We removed the beautiful maroon meat into game bags and added it to a new log lattice across the bow of the raft. Sam braised cubes of backstrap in butter on the woodstove in his tipi that night.
I contacted Chad Hewitt on my Garmin InReach the following morning to inform him of our success and our plan: wanting to get the meat frozen and processed as soon as possible, we were going to push hard and run the entire rest of the river that day to be picked up the following morning. He seemed pleasantly surprised by our accomplishment and said that all sounded good. Sam and I took turns rowing hard into the wind and sluggish lower tributary until reaching the much larger main drainage. We made our camp that evening in a sunlit birch grove and enjoyed one last primitive meal in the tipi.
Chad buzzed our camp around 10 a.m. as we loaded the raft and pushed off to meet him at a flooded island downstream. I went with the first load of meat and antlers while Sam stayed back to break down the raft and wait for Chad’s colleague to pick him up in another plane.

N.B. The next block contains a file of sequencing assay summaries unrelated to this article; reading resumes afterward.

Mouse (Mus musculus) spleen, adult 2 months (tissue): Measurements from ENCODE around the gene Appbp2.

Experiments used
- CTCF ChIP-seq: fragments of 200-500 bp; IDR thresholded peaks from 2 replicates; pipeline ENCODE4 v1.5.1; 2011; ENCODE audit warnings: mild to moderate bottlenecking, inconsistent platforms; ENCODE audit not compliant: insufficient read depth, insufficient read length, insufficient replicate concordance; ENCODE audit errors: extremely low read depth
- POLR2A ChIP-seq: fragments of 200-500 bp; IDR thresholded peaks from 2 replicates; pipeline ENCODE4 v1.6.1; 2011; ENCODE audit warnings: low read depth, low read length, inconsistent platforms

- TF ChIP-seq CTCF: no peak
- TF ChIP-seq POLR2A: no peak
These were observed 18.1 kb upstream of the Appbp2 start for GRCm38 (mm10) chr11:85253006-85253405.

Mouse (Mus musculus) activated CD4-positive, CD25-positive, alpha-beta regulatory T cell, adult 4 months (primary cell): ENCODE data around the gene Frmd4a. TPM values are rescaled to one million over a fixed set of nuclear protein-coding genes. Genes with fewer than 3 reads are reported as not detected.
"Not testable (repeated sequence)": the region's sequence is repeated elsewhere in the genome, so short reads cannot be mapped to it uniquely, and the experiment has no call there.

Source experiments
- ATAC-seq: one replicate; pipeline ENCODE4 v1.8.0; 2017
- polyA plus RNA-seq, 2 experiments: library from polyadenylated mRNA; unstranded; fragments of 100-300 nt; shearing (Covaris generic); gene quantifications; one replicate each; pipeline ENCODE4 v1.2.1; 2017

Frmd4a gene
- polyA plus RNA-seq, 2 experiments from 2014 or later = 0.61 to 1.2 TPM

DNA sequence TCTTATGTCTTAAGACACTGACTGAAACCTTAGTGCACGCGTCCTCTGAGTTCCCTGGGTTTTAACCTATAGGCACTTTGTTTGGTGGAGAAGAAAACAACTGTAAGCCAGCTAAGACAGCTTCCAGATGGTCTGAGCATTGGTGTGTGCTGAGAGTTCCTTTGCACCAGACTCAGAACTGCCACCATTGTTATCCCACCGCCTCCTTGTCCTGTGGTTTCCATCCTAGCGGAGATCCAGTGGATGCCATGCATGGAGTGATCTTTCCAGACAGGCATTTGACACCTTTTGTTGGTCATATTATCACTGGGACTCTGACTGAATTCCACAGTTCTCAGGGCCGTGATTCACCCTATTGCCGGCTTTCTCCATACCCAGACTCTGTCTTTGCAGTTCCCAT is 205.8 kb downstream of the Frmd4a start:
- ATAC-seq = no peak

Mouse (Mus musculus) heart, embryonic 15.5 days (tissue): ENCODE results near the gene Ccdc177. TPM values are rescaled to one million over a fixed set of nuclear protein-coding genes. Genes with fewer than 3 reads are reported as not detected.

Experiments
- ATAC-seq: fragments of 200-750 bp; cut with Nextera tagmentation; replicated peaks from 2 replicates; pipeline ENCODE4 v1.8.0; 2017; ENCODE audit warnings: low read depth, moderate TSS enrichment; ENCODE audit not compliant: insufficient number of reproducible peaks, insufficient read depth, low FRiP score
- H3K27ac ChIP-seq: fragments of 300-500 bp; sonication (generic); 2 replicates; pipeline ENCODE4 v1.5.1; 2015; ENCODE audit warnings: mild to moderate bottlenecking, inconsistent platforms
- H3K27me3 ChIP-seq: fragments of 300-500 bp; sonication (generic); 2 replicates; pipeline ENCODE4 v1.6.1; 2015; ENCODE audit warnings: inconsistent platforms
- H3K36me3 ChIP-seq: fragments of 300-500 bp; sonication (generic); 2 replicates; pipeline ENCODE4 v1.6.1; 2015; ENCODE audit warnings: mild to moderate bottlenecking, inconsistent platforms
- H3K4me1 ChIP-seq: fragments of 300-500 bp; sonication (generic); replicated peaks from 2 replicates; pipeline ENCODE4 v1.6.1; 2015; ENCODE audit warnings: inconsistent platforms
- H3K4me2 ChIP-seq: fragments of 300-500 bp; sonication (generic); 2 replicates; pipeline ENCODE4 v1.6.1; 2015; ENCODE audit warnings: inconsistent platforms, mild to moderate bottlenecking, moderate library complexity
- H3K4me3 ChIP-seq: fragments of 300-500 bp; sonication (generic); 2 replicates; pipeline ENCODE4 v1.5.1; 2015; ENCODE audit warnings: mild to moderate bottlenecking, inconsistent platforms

Almost no sign of human presence was visible from the low-altitude Beaver window until Iliamna and Newhalen—except for one Super Cub plane turned turtle on the tundra. Moving back toward civilization and my family, I felt a deep sense of gratefulness for this wild land below that grows the healthy, wild salmon I catch every summer and deliver to families across the country. I hoped it would stay that way.
A few short months later, the EPA announced their formal veto of the Pebble Mine under authority of the Clean Water Act of 1972. Trout Unlimited, a nonprofit partner of our business and tireless advocate for a wild, clean Bristol Bay, celebrated their long-sought victory. My friend Nelli Williams, Alaska Director for TU, said it best:
"Collective love of a special place, grit, and persistence over decades are what made this win possible,” she said. “It wasn't easy, but we set aside differences to unite against a project that threatened Yup'ik and Dena'ina cultures, the commercial fishing industry, and angling and hunting businesses. We were able to accomplish a task that initially felt impossible because we spoke up together."